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I did NOT like it…. Hah! SO good.
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Dessert
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Eggs for on the way home.
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To prove it was a pretty day, here is La Rocca in Umbertide when we returned.
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Buona Pasqua a Tutti!!

The Deep Freeze…. brrrr

All of Europe is being affected by a Siberian front bringing frigid air where it has no reason to be! This morning I woke to -9C temperatures.
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The photos on the nightly news and of social media of a snow covered Colosseum in Rome are amazing. Mount Vesuvius is snow covered as is Naples. The Italians do not deal well with snow. They only got 2” but it snarled all the trains up for a day and a half and caused all kinds of traffic backups. Amusing for those of us used to “real” snow.
Here is our piddling little bit of snow we woke up to on Sunday.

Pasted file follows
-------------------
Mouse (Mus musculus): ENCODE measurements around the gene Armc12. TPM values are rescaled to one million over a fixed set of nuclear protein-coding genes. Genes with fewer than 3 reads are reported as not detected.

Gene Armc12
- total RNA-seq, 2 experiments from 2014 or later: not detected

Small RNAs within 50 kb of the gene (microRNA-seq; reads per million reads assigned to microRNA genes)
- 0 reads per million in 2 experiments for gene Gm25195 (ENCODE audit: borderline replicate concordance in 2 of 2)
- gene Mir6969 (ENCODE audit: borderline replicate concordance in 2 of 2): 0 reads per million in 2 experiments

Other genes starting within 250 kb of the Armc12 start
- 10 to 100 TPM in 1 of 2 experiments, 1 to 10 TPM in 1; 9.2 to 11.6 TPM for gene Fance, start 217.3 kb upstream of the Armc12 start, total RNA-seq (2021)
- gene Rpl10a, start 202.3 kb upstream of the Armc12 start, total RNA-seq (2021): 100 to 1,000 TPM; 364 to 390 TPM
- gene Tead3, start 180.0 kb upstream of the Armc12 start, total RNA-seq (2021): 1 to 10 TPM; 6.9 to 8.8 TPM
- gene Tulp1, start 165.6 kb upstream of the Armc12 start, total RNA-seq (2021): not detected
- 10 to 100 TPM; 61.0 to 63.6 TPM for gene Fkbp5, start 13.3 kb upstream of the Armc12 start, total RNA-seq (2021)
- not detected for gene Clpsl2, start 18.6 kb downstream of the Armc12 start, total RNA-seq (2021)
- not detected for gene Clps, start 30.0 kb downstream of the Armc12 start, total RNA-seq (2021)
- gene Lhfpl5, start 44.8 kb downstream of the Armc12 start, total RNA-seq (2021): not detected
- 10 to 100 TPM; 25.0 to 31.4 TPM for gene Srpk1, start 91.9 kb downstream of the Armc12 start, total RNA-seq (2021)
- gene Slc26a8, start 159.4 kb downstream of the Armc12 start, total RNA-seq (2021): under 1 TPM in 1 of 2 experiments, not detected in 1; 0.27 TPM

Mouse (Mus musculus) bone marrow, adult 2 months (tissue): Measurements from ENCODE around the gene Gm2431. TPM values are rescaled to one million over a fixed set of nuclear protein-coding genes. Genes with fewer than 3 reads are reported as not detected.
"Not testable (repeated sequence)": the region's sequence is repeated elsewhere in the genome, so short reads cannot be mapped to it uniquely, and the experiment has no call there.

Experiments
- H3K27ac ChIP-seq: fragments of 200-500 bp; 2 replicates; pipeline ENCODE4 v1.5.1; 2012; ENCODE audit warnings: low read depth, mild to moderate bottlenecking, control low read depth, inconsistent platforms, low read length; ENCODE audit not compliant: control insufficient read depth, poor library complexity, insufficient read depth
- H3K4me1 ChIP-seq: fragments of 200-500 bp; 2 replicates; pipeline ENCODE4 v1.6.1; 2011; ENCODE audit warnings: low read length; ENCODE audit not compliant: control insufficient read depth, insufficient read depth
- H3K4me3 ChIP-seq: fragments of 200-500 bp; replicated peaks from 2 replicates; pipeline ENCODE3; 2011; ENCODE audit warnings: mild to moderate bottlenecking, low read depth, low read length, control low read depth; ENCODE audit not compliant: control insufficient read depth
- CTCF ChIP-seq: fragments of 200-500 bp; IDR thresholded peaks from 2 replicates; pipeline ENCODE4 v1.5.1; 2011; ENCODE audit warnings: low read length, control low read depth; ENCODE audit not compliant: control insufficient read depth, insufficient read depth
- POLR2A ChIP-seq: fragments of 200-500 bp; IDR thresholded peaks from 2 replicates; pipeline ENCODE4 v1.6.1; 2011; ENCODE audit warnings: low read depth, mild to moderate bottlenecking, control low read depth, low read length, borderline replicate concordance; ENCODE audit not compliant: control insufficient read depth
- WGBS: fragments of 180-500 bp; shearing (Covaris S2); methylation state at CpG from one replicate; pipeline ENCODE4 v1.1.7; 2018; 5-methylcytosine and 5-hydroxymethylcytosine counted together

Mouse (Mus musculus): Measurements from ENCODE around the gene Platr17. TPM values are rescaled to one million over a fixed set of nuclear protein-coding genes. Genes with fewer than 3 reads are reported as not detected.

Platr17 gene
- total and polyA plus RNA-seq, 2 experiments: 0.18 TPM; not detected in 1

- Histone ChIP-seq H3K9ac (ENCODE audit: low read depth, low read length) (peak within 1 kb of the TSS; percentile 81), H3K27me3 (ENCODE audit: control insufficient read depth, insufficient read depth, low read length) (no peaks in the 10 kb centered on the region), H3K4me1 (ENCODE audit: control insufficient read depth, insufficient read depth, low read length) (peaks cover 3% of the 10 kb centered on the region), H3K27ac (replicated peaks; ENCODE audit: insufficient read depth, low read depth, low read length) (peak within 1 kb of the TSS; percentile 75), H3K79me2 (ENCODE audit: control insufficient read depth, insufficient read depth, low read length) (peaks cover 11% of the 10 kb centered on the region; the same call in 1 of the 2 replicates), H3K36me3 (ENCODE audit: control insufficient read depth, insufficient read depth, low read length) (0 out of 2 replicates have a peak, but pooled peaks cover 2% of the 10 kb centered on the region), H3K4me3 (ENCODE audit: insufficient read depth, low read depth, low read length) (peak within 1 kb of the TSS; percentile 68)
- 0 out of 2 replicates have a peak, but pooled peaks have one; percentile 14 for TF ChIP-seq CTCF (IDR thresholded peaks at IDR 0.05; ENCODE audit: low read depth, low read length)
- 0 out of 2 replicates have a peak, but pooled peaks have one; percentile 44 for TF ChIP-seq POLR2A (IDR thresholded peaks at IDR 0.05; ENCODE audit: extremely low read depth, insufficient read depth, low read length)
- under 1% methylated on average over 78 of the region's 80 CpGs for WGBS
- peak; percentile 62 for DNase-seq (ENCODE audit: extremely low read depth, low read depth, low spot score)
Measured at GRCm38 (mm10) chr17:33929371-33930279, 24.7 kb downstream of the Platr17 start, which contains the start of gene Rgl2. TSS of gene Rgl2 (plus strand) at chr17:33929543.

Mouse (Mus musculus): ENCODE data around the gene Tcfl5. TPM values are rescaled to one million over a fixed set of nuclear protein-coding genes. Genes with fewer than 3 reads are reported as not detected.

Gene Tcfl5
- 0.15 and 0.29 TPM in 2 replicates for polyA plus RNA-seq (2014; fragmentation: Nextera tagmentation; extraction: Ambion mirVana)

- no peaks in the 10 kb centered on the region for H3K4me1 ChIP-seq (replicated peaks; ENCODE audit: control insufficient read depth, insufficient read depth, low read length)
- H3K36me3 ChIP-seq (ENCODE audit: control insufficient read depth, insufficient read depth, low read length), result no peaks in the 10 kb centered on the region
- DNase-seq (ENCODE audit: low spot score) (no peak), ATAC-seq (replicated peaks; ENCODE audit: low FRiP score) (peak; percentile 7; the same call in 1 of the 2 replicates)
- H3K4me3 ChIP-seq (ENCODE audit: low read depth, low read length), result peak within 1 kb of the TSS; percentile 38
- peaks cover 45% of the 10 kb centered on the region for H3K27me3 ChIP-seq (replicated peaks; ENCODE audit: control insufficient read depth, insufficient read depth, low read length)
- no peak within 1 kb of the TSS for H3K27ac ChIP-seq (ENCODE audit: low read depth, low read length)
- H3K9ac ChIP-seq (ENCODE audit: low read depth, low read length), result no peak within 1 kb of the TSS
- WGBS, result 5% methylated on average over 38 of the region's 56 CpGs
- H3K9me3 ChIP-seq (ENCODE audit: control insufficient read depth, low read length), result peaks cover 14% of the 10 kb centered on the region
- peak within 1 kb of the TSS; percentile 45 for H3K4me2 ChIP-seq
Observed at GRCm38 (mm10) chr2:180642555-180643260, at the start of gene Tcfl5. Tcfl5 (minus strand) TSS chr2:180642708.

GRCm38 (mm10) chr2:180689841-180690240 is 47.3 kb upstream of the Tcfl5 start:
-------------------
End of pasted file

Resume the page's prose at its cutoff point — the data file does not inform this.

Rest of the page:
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Today is market day and I bet a third of our regulars didn’t show up. It’s so cold the produce is freezing and they have to cover it. They have a fire in a barrel to try to warm themselves. And resourceful folks that they are, they are grilling up sausages on the fire!
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Knee replacement update
It is a month from the day I returned home from the hospital. I feel like I’m doing well with the recovery overall. Still not walking except with crutches. My PT guy is encouraging though. I have an appointment at the hospital for an X-ray and consultation with a doctor in a week and a half. I am looking forward to that.

We also found out from a couple of sources that it is important for us to arrange to get all my records from the hospital now or it would be very difficult to do so later. So this is another thing we have to scope out…who do we see…how do we see them? Always something.

Looking forward to springtime. March is around the corner!

Knee surgery scheduled